by Rachael McCorriston from JLR
Jo Lopes is Head of Technical Excellence Engineering Strategy & Transformation at Jaguar Land Rover, where he has overall responsibility for developing and nurturing engineering skills and competencies within the company. Jo has long worked to support alignment of the policy agenda with industry skills requirements, firstly through his role as chair of skills for the UK Automotive Council, and latterly, as Chair of the Human Capital Work-stream for the European Commission’s GEAR 2030 project which has been designed to boost automotive competitiveness.
Jo has very kindly agreed to answer some questions, posed by the SKILLMAN partnership, in order to help us understand more about the skills challenges facing manufacturing, in particular, at European level and with particular reference to the automotive sector.
Hi Jo, from your perspective, what do you consider are the major skills challenges facing today’s Advanced Manufacturing for Transport sector?
In the digital era, we can expect to see an increased demand for digital and advanced engineering skills. The technological change we are witnessing is having a major impact on today’s automotive industry; this will be a period defined by the arrival of electrification and advanced combustion engine (ICE) technologies, as well as, of course, digitalisation and a new business environment. Evidently, it’s now vitally important that all members of the automotive value chain will have to invest in up-skilling and retraining, from the shop floor upwards.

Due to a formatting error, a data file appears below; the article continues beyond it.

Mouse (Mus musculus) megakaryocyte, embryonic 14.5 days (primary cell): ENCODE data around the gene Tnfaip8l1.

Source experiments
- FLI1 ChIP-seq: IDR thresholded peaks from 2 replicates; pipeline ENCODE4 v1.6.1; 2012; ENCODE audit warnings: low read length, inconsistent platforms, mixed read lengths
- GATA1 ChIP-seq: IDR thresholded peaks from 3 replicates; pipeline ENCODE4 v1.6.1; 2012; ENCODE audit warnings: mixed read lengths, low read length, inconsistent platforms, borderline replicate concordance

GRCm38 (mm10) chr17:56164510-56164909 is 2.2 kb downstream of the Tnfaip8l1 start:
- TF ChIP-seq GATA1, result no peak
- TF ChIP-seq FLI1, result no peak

What is Gear 2030, and how is it helping to meet these challenges?
GEAR 2030 was launched in 2015 by the European Commission with the objective of supporting the automotive industry to become more competitive, and in particular, to draw up a plan to develop technology for completely driverless vehicles and to make these cars available in Europe by the end of 2030. CLEPA (European Association of Automotive Suppliers), Renault, Bosch and ACEA, (European Automobile Manufacturers’ Association) along with Jaguar Land Rover number among the group’s members. The role of the Human Capital Working Group – of which I am Chair – has been to develop recommendations and draft a skills framework to address the industry trends I’ve outlined, all with a view to ensuring that the necessary skills will be in place by the 2030 deadline. We are currently in the process of finalising this piece of work.
Would you agree that there is a role for funded projects such as SKILLMAN in supporting the helping Gear 2030’s vision become a reality?
Absolutely! Projects such as SKILLMAN are vital in helping transfer policy recommendations into practice. The focus on up-skilling apprentices, students and members of the supply chain, – as in the case of SKILLMAN – and the development of tried and tested approaches to tackling skills is exactly what is required. There is now also an opportunity for projects funded through Erasmus+ to join up with other initiatives, including ESCO (European Skills, Competences, Qualifications and Occupations) which identifies and categorises skills, competencies, qualifications and occupations relevant for the EU labour market, education and training. There is also the Drop’Pin Initiative, the European youth portal, which is tackling youth unemployment. There are so many excellent initiatives and lots of opportunity for these to link in with Gear 2030